Hlophe's son to be tried on 16 counts
Johannesburg - The son of Western Cape Judge President John Hlophe will be tried on 16 counts, including three of fraud, after his guilty plea was changed to one of not guilty by the Bellville Regional Court in Cape Town on Monday.
Magistrate Susan Smith said she doubted that Thuthuke Exton Hlophe had understood the charges at the time of pleading guilty to eight of them last year.
She also voiced doubt about whether it was in the interests of justice for her to instead record a plea of not guilty to all charges.
Hlophe initially faced 16 counts. However former Commercial Court prosecutor Sylvan Africa withdrew eight of them after accepting his plea of guilty to the remaining eight.
He initially appeared in the Bellville Specialised Commercial Crime Court, but his case was transferred to the Bellville Regional Court.
On September 27 last year, Magistrate Johann Vermaak convicted him on the eight counts after he pleaded guilty.
Vermaak has since retired and the case is now before Smith.
Hlophe has since engaged a new defence team, advocate Thembalihle Sidaki and attorney Njabula Masuku, who said on Monday that his plea of guilty to the eight counts had resulted from his misunderstanding of the charges.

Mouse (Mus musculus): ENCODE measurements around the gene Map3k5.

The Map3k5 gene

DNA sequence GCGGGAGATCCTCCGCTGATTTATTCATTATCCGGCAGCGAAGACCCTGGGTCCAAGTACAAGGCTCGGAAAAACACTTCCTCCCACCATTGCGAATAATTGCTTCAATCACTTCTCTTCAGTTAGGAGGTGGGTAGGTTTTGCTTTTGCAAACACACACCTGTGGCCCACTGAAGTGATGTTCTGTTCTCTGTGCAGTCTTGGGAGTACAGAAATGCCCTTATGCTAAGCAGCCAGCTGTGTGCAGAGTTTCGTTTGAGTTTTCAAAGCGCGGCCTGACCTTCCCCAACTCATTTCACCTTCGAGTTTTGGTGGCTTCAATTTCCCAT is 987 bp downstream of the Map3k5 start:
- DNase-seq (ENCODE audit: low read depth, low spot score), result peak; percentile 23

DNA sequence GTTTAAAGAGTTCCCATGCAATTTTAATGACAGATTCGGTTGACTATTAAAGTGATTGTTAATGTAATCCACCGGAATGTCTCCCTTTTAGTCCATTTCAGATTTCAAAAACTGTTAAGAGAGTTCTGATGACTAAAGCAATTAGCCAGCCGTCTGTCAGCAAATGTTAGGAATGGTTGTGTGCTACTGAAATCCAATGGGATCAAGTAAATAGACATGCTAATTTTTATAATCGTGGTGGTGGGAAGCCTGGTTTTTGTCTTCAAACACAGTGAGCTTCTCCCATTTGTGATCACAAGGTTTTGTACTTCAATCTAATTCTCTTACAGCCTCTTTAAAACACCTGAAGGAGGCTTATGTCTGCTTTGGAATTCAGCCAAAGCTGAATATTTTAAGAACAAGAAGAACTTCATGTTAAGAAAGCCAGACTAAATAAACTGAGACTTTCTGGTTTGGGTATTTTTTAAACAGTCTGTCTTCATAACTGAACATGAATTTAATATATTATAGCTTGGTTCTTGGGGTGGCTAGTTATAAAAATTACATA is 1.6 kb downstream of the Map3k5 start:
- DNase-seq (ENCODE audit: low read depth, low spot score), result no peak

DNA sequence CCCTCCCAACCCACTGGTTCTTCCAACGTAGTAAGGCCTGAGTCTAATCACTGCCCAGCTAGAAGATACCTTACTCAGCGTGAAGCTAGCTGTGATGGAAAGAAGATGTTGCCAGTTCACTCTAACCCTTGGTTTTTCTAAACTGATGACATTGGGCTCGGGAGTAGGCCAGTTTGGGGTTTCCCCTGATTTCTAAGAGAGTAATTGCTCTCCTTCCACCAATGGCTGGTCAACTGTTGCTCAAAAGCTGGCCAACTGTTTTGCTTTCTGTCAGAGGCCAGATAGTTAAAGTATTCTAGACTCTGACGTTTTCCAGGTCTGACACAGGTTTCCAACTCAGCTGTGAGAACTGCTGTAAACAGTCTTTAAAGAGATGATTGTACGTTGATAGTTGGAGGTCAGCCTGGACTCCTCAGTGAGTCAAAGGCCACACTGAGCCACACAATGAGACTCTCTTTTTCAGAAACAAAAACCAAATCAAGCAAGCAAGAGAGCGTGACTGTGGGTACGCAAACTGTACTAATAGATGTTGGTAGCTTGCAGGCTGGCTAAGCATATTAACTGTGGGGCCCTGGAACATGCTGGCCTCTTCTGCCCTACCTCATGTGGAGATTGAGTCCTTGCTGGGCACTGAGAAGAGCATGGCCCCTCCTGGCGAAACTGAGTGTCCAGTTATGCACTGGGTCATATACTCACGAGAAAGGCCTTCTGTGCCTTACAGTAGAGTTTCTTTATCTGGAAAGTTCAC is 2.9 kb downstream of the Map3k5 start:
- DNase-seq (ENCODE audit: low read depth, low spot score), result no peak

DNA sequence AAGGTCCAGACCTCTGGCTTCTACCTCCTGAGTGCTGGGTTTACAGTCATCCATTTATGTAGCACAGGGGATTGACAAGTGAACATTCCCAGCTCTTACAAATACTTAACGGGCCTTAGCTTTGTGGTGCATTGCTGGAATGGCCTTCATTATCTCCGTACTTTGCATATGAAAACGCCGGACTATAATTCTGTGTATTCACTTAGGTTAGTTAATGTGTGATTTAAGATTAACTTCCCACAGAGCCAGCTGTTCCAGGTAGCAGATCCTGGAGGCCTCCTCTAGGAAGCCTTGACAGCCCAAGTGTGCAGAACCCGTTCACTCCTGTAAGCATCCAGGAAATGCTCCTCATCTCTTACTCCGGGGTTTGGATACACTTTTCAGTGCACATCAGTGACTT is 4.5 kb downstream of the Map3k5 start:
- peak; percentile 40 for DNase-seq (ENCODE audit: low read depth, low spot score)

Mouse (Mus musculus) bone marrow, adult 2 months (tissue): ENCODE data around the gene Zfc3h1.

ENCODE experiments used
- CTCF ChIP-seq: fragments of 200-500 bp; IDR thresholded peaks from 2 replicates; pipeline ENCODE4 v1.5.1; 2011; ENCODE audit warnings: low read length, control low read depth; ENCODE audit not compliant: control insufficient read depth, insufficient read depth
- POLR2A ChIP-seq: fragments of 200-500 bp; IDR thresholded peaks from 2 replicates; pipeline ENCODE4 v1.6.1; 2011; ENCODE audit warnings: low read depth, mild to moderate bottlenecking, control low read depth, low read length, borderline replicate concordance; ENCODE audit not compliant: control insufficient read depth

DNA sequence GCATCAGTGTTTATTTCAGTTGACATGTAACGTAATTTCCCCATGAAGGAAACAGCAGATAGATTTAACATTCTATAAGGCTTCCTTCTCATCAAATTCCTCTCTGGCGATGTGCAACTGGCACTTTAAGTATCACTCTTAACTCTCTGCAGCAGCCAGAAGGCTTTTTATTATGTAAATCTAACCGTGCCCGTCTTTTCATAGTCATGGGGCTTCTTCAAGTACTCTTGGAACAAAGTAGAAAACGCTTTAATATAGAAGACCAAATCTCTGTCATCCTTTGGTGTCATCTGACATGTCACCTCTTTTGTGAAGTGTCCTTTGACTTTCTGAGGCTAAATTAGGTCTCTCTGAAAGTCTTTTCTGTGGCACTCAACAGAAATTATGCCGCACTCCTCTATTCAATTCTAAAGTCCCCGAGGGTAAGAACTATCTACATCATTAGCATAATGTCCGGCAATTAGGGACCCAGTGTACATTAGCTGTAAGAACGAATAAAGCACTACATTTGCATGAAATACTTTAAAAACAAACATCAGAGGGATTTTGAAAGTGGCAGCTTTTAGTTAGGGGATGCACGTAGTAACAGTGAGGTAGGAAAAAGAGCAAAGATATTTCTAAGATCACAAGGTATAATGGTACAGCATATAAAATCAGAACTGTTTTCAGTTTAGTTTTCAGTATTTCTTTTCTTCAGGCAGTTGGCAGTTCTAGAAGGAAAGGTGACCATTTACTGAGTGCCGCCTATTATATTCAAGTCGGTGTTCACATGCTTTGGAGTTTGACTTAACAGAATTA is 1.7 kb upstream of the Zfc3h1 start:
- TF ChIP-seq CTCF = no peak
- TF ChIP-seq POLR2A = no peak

At Sidaki's request, the case was sent to the Western Cape High Court earlier this year for the convictions to be set aside in review proceedings.
However, a clerk omitted to include the defence team's written representations, on which the review proceedings were based.
The case was sent back to the regional court without the review taking place.
At Monday's proceedings, Smith said that only the High Court had the power to review Hlophe's convictions.
After recording a plea of not guilty, Smith re-scheduled the case for trial on March 12 next year, on all 16 counts.
According to the charge sheet, Hlophe was the sole member of a close corporation, trading as Moving Addresses.
One fraud charge relates to a BMW sedan that he bought with a worthless cheque, another to repairs to the vehicle for which he was unable to pay.
On the third, he allegedly bought boards with a dud cheque, and on another fraud count he is alleged to have attempted to cash a dud cheque.